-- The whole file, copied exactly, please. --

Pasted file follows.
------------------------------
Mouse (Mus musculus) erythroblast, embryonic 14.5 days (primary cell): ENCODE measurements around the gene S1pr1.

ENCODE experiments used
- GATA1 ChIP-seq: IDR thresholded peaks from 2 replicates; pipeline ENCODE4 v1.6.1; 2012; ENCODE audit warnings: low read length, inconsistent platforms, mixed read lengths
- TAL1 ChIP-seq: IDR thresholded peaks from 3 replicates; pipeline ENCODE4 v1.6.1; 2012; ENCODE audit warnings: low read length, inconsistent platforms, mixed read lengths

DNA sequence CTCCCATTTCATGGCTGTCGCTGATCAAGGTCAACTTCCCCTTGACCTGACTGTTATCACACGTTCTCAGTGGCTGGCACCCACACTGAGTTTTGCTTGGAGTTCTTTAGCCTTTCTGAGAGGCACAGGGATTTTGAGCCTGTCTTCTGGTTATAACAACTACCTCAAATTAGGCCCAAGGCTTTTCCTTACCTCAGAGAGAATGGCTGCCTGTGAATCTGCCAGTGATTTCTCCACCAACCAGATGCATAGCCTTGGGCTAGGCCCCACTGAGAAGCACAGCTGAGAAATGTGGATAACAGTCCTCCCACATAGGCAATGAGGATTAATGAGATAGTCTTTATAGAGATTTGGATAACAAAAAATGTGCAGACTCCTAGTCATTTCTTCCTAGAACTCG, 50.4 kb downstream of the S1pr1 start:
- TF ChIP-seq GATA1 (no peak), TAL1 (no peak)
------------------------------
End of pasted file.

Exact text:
Mouse (Mus musculus) erythroblast, embryonic 14.5 days (primary cell): ENCODE measurements around the gene S1pr1.

ENCODE experiments used
- GATA1 ChIP-seq: IDR thresholded peaks from 2 replicates; pipeline ENCODE4 v1.6.1; 2012; ENCODE audit warnings: low read length, inconsistent platforms, mixed read lengths
- TAL1 ChIP-seq: IDR thresholded peaks from 3 replicates; pipeline ENCODE4 v1.6.1; 2012; ENCODE audit warnings: low read length, inconsistent platforms, mixed read lengths

DNA sequence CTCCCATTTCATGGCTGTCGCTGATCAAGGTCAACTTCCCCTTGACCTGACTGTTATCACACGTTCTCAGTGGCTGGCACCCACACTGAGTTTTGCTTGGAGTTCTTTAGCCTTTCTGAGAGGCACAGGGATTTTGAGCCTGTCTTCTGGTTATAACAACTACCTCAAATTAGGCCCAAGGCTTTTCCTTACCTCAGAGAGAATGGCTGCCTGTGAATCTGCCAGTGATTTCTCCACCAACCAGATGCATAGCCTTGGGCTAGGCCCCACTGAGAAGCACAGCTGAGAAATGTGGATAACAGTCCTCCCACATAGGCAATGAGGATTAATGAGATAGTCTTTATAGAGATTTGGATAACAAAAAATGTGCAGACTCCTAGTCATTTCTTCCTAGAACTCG, 50.4 kb downstream of the S1pr1 start:
- TF ChIP-seq GATA1 (no peak), TAL1 (no peak)